David Odai Johnson
Methods and techniques of research, interpretation, and writing in theatre history. Relationship of theatre arts to culture in diverse periods and places.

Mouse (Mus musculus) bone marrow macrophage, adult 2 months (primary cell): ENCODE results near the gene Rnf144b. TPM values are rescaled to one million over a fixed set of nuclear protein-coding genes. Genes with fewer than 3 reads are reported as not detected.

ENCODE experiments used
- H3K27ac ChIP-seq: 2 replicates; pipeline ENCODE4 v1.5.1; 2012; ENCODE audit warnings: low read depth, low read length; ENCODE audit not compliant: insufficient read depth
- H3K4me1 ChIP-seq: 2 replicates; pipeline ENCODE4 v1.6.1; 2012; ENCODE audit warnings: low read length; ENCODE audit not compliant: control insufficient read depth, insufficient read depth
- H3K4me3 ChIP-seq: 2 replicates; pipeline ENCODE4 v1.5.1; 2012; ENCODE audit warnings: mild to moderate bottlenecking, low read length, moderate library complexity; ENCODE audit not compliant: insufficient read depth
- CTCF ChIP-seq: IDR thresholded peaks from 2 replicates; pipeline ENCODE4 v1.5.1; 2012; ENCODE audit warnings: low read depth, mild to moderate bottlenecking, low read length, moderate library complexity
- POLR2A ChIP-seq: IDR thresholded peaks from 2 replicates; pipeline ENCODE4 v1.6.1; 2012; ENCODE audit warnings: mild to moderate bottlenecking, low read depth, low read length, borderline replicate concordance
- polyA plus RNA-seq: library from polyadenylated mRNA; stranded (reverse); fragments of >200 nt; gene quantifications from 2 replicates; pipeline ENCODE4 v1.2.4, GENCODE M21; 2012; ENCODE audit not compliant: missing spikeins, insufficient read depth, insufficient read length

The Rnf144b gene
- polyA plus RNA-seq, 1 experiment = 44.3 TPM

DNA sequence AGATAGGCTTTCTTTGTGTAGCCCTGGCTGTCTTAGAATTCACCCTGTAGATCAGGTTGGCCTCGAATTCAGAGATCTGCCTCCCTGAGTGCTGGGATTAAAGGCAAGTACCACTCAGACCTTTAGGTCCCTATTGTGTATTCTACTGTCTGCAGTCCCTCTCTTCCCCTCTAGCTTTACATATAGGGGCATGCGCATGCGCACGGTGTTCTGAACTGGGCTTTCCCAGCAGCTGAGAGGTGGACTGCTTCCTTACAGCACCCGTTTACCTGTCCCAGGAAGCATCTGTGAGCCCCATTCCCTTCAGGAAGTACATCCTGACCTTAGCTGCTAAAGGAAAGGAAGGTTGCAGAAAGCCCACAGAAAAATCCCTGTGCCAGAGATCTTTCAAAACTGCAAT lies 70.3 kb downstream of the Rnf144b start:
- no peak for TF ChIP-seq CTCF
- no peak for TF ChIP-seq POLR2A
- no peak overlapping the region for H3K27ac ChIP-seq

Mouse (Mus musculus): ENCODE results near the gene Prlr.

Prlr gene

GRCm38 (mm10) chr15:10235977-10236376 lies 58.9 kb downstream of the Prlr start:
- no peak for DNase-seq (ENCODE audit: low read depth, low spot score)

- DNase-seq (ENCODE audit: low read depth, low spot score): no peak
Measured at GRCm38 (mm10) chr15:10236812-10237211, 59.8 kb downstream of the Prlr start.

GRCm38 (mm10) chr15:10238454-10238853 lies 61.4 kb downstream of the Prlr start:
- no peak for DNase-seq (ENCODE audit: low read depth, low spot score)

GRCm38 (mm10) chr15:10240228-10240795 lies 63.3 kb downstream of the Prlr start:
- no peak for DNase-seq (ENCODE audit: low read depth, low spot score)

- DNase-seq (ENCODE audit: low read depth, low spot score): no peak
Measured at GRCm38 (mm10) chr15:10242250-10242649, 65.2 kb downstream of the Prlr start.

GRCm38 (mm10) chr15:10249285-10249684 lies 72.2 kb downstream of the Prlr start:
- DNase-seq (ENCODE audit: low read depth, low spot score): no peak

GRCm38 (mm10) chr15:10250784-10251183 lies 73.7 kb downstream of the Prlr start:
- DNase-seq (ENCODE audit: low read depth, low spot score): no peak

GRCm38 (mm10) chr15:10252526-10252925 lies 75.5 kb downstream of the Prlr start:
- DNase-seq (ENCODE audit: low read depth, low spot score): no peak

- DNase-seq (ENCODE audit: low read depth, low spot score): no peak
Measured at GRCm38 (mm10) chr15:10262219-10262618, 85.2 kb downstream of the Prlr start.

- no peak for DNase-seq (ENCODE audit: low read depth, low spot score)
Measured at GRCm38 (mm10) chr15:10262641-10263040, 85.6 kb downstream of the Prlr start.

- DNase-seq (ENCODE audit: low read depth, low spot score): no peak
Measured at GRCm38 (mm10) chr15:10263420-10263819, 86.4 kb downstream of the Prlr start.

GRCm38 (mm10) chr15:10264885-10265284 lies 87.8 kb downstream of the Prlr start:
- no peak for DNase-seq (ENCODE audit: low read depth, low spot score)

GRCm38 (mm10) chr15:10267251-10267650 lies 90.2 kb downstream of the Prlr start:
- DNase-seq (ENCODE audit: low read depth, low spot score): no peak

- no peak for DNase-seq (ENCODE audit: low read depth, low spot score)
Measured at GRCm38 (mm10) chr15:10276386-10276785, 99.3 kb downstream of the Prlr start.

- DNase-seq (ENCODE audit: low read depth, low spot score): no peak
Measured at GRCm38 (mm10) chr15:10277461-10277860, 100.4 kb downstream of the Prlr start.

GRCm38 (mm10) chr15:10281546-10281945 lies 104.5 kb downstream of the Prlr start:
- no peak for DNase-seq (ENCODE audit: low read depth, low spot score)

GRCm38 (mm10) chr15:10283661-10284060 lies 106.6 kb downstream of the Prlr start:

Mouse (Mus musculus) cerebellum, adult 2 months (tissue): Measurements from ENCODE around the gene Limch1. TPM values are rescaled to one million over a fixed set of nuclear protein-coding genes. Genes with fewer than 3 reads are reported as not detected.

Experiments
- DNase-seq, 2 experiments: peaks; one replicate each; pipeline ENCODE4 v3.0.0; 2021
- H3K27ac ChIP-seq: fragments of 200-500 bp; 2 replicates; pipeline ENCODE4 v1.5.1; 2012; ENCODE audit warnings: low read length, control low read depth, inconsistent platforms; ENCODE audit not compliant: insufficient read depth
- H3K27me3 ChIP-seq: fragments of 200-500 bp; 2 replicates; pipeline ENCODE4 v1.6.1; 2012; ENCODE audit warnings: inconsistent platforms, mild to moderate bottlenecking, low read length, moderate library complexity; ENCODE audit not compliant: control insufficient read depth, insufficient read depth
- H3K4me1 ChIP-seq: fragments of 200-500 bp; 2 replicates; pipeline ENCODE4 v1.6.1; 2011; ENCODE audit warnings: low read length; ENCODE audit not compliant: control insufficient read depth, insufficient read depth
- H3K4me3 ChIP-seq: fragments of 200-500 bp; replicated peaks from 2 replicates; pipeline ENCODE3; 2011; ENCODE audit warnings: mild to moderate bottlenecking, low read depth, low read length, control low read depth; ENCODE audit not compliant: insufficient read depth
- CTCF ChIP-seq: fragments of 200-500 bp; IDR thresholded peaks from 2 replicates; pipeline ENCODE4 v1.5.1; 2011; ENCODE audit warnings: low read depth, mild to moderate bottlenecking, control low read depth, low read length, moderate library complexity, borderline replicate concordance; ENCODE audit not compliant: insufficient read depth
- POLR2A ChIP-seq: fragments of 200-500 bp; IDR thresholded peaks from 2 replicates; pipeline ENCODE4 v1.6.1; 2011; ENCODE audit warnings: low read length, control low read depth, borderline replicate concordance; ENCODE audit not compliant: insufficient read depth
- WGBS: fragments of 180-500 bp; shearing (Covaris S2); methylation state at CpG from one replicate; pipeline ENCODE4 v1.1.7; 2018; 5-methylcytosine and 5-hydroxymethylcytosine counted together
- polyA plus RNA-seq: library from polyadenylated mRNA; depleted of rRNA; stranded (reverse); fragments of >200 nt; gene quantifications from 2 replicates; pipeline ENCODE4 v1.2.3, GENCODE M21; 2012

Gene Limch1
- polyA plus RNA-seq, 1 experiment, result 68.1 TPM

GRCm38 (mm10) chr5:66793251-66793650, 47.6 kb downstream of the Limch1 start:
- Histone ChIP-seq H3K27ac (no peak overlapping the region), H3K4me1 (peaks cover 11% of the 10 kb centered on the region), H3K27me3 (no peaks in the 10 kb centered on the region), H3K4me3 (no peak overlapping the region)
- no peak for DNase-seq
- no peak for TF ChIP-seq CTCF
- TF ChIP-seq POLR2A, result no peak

No past is more present than the classical past, and if, as historians, we are interested in how the past has been deployed in service of a present, no past is more present than re-purposed antiquity. The classical past has been mapped, used, consumed and abused by more cultures for more diverse ends than any other past. This course is designed to explore some of the many conversations conducted with classical culture, from the first encounters with antiquity in the Renaissance to the fascist appropriations of the early 20th century. From the unearthing of the Laoco÷n, to the first modern publications of classical literature, the commentaries on them, the re-construction projects of the Italian academies, the resurgence of classical learning, and its installation at the core of curricula, the imitation of classical forms, classical genres of tragedy, comedy, pastoral, ballet and opera, the debates of the ancients and the moderns, to the Greek Revival of the 18th century, the reclamation of Rome as a constellation of Republican values, the birth of modern Republics, and the creation of a modernist aesthetic based in the now timeless ethos of antiquity, and the return of antiquity was a vital force of culture in the west. The broad approach of this seminar considers the theme of dialogue between periods, triangulated across centuries, through many mediums. Antiquity has been used and abused, claimed and quarreled over, mapped and re-mapped with the values of each generation.
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